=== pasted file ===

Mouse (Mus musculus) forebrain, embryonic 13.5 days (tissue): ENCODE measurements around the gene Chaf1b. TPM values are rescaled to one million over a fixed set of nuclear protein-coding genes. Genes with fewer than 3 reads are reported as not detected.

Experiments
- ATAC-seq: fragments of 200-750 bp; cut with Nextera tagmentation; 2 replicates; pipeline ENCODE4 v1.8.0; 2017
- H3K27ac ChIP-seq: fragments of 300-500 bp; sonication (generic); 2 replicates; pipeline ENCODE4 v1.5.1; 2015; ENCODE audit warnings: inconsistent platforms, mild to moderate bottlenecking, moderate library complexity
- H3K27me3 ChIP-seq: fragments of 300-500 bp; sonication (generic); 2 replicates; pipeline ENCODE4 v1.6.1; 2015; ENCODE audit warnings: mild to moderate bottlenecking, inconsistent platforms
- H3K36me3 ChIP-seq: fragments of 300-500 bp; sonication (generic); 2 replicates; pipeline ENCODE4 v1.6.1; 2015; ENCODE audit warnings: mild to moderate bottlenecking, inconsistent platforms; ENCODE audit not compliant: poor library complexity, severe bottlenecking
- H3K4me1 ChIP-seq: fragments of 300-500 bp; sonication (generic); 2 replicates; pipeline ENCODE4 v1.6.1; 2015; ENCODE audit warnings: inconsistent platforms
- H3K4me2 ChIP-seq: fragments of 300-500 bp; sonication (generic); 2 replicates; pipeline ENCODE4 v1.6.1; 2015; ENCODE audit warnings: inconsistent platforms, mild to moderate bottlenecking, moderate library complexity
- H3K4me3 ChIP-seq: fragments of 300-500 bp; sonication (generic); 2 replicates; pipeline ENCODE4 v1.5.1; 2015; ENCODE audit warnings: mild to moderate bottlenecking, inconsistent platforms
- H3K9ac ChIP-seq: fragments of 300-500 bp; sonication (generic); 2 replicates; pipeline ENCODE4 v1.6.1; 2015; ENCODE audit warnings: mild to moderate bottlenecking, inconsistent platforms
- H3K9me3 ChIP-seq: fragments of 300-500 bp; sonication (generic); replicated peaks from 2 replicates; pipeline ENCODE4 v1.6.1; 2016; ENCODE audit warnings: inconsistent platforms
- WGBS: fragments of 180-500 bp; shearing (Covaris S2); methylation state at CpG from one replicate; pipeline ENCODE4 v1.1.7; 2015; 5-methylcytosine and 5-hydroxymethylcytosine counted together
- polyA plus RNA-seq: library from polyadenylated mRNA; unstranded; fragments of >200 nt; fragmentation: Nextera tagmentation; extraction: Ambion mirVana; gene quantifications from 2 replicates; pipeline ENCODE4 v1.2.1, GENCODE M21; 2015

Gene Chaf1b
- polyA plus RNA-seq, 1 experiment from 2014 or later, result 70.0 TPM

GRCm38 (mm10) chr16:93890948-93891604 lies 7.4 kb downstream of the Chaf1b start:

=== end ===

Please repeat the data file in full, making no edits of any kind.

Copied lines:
Mouse (Mus musculus) forebrain, embryonic 13.5 days (tissue): ENCODE measurements around the gene Chaf1b. TPM values are rescaled to one million over a fixed set of nuclear protein-coding genes. Genes with fewer than 3 reads are reported as not detected.

Experiments
- ATAC-seq: fragments of 200-750 bp; cut with Nextera tagmentation; 2 replicates; pipeline ENCODE4 v1.8.0; 2017
- H3K27ac ChIP-seq: fragments of 300-500 bp; sonication (generic); 2 replicates; pipeline ENCODE4 v1.5.1; 2015; ENCODE audit warnings: inconsistent platforms, mild to moderate bottlenecking, moderate library complexity
- H3K27me3 ChIP-seq: fragments of 300-500 bp; sonication (generic); 2 replicates; pipeline ENCODE4 v1.6.1; 2015; ENCODE audit warnings: mild to moderate bottlenecking, inconsistent platforms
- H3K36me3 ChIP-seq: fragments of 300-500 bp; sonication (generic); 2 replicates; pipeline ENCODE4 v1.6.1; 2015; ENCODE audit warnings: mild to moderate bottlenecking, inconsistent platforms; ENCODE audit not compliant: poor library complexity, severe bottlenecking
- H3K4me1 ChIP-seq: fragments of 300-500 bp; sonication (generic); 2 replicates; pipeline ENCODE4 v1.6.1; 2015; ENCODE audit warnings: inconsistent platforms
- H3K4me2 ChIP-seq: fragments of 300-500 bp; sonication (generic); 2 replicates; pipeline ENCODE4 v1.6.1; 2015; ENCODE audit warnings: inconsistent platforms, mild to moderate bottlenecking, moderate library complexity
- H3K4me3 ChIP-seq: fragments of 300-500 bp; sonication (generic); 2 replicates; pipeline ENCODE4 v1.5.1; 2015; ENCODE audit warnings: mild to moderate bottlenecking, inconsistent platforms
- H3K9ac ChIP-seq: fragments of 300-500 bp; sonication (generic); 2 replicates; pipeline ENCODE4 v1.6.1; 2015; ENCODE audit warnings: mild to moderate bottlenecking, inconsistent platforms
- H3K9me3 ChIP-seq: fragments of 300-500 bp; sonication (generic); replicated peaks from 2 replicates; pipeline ENCODE4 v1.6.1; 2016; ENCODE audit warnings: inconsistent platforms
- WGBS: fragments of 180-500 bp; shearing (Covaris S2); methylation state at CpG from one replicate; pipeline ENCODE4 v1.1.7; 2015; 5-methylcytosine and 5-hydroxymethylcytosine counted together
- polyA plus RNA-seq: library from polyadenylated mRNA; unstranded; fragments of >200 nt; fragmentation: Nextera tagmentation; extraction: Ambion mirVana; gene quantifications from 2 replicates; pipeline ENCODE4 v1.2.1, GENCODE M21; 2015

Gene Chaf1b
- polyA plus RNA-seq, 1 experiment from 2014 or later, result 70.0 TPM

GRCm38 (mm10) chr16:93890948-93891604 lies 7.4 kb downstream of the Chaf1b start: